In 1998, the United States Coral Reef Task Force was established by Presidential Executive Order 13089 to coordinate and strengthen efforts for protecting coral reef ecosystems. The Task Force is co-chaired by the Departments of Commerce and Interior, and includes leaders of 12 federal agencies, seven U.S. states and territories, and three freely associated states. In 2002, the Task Force adopted a resolution calling for the development of Local Action Strategies, which are locally-driven plans for collaborative and cooperative action among federal, state, territory, and non-governmental partners to reduce key threats on valuable coral reef resources. Three Local Action Strategies have been developed within the range of staghorn coral for Florida, Puerto Rico, and the U.S. Virgin Islands. These strategies are now underway and will be implemented over a three-year period (FY2005-2007).

Regulatory Overview
On March 4, 2004, the Center for Biological Diversity petitioned NOAA’s National Marine Fisheries Service (NMFS) to list elkhorn (Acropora palmata), staghorn (A. cervicornis), and fused-staghorn (A. prolifera) coral under the Endangered Species Act (ESA). On June 23, 2004, NMFS found that listing these species may be warranted [pdf] and initiated a formal review of their biological status. NMFS convened the Atlantic Acropora Biological Review Team (BRT) to summarize the best available scientific and commercial data available for these species in the status review report.

The BRT completed the status review [pdf] [4.9 MB] on March 3, 2005. On March 18, 2005, NMFS determined that elkhorn and staghorn corals warrant listing [pdf] as “threatened” species under the ESA. However, NMFS also concluded that listing fused-staghorn coral is not warranted, as it is a hybrid and does not constitute a species as defined under the ESA. On May 9, 2005, NMFS proposed adding elkhorn and staghorn coral to the Endangered Species list [pdf].

 

Elkhorn Coral (Acropora palmata)

Status | Taxonomy | Species Description | Habitat | Distribution |
Population Trends | Threats | Conservation Efforts | Regulatory Overview |
Key Documents | More Info

 staghorn. 2jpgElkhorn Coral
(Acropora palmata)
Did You Know?· Elkhorn coral, like many corals, receive most of their energy and oxygen from symbiotic organisms called zooxanthellae.· Like counting rings in the trunk of a tree, the age of corals can be determined by examining coral growth rings.

Status
ESA Threatened – throughout its range

Species Description
Elkhorn coral is a large, branching coral with thick and sturdy antler-like branches.

The dominant mode of reproduction for elkhorn coral is asexual, with new colonies forming when branches break off of a colony and reattach to the substrate. Sexual reproduction occurs via broadcast spawning of gametes into the water column once each year in August or September. Individual colonies are both male and female (simultaneous hermaphrodites) and will typically release millions of “gametes”.

The coral larvae (planula) live in the plankton for several days until finding a suitable area to settle, but very few larvae survive to settle and metamorphose into new colonies. The preponderance of asexual reproduction in this species raises the possibility that genetic diversity may be very low in the remnant populations.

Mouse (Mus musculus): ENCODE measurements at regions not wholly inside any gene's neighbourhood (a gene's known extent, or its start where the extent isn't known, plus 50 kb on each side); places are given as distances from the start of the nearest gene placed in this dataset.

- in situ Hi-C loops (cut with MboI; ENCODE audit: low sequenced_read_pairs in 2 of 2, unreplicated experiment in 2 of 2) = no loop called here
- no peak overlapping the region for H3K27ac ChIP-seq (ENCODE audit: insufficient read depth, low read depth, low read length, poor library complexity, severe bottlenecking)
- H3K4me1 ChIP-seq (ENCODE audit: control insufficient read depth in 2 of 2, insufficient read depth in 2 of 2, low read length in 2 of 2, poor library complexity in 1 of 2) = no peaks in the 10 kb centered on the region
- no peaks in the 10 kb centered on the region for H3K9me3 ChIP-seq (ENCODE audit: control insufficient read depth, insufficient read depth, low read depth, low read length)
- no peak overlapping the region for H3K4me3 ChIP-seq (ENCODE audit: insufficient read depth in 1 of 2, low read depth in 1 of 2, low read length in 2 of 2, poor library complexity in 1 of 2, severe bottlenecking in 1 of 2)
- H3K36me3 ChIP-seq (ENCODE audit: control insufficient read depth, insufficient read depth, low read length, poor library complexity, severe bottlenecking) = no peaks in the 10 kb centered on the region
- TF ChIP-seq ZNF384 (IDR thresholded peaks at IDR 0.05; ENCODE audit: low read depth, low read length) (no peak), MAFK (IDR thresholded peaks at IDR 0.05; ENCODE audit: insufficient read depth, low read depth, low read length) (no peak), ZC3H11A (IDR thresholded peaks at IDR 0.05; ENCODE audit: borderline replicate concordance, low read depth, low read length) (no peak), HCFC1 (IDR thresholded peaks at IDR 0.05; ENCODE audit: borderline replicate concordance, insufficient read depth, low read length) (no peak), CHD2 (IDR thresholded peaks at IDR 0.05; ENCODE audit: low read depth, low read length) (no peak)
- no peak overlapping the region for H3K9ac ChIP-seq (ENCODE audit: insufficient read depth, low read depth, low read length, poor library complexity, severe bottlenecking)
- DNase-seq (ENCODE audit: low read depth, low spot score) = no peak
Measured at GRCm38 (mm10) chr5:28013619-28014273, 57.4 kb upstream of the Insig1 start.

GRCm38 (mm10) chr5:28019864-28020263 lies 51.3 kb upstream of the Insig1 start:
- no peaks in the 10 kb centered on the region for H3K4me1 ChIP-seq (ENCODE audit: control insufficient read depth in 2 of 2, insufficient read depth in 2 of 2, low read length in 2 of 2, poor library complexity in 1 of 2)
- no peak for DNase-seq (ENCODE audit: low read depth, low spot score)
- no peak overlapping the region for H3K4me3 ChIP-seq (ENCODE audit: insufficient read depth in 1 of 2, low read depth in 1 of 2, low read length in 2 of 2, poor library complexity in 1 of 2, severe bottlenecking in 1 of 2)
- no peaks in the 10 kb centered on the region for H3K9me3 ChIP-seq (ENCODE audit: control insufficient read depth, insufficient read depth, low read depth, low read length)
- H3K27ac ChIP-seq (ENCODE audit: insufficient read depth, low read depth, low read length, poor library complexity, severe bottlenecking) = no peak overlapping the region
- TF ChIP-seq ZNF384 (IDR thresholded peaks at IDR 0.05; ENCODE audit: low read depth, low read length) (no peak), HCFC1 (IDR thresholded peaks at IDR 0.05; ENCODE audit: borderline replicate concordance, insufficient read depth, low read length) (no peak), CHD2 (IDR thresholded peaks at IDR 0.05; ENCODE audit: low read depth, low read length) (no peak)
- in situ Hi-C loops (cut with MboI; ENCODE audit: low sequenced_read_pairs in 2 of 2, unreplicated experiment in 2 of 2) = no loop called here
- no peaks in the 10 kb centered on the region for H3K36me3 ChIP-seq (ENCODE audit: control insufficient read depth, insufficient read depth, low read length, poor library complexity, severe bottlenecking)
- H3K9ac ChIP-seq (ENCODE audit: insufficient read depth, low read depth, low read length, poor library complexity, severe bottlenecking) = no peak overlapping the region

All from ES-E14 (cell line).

Colonies are fast growing: branches increase in length by 2-4 inches (5-10 cm) per year, with colonies reaching their maximum size in approximately 10-12 years. Over the last 10,000 years, elkhorn coral has been one of the three most important Caribbean corals contributing to reef growth and development and providing essential fish habitat.

elkhorn images 3

Elkhorn Coral

Habitat

Elkhorn coral was formerly the dominant species in shallow water (3 ft-16 ft (1-5 m) deep) throughout the Caribbean and on the Florida Reef Tract, forming extensive, densely aggregated thickets (stands) in areas of heavy surf. Coral colonies prefer exposed reef crest and fore reef environments in depths of less than 20 feet (6 m), although isolated corals may occur to 65 feet (20 m).

NMFS designated critical habitat for elkhorn and staghorn corals in November 2008 in four areas: Florida, Puerto Rico, St. John/St. Thomas, and St. Croix.

Elkhorn Coral

Elkhorn Coral

Population Trends
In areas where loss has been quantified, estimates are in the range of 90-95% reduction in abundance since 1980. Additional drastic reductions (e.g., 75-90%) were recently observed in some areas such as the Florida Keys in 1998 due to bleaching and hurricane damage.

Threats
Since 1980, populations have collapsed throughout their range from disease outbreaks with losses compounded locally by hurricanes, increased predation, bleaching, elevated temperatures, and other factors. This species is also particularly susceptible to damage from sedimentation.

In 1998, the United States Coral Reef Task Force was established by Presidential Executive Order 13089 to coordinate and strengthen efforts for protecting coral reef ecosystems. The Task Force is   co-chaired by the Departments of Commerce and Interior, and includes leaders of 12 federal agencies, seven U.S. states and territories, and three freely associated states. In 2002, the Task Force adopted a resolution calling for the development of Local Action Strategies, which are locally-driven plans for collaborative and cooperative action among federal, state, territory, and non-governmental partners to reduce key threats on valuable coral reef resources. Three Local Action Strategies have been developed within the range of elkhorn coral for Florida, Puerto Rico, and the U.S. Virgin Islands. These strategies are underway and will be implemented over a three-year period (FY2005-2007).

Leave a Reply

Your email address will not be published. Required fields are marked *

Register to Vote / Subscribe

Please provide your Confidential email to vote and receive updates

Donate Your Time and Money